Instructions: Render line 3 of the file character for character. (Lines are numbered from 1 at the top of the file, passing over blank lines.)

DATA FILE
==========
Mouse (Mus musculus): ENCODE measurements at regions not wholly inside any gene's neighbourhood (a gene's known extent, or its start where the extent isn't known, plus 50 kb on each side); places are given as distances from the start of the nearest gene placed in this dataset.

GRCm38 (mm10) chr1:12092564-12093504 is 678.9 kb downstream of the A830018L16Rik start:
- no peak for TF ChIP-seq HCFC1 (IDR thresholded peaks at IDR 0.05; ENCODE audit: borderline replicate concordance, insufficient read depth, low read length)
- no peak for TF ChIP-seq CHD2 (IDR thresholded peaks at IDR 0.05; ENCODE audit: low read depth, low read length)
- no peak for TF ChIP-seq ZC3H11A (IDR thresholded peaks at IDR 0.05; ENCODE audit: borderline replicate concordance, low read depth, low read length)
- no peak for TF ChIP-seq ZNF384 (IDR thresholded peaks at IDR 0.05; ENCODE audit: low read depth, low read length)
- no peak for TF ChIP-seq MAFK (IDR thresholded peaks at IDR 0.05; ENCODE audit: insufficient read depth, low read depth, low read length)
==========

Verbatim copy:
- no peak for TF ChIP-seq HCFC1 (IDR thresholded peaks at IDR 0.05; ENCODE audit: borderline replicate concordance, insufficient read depth, low read length)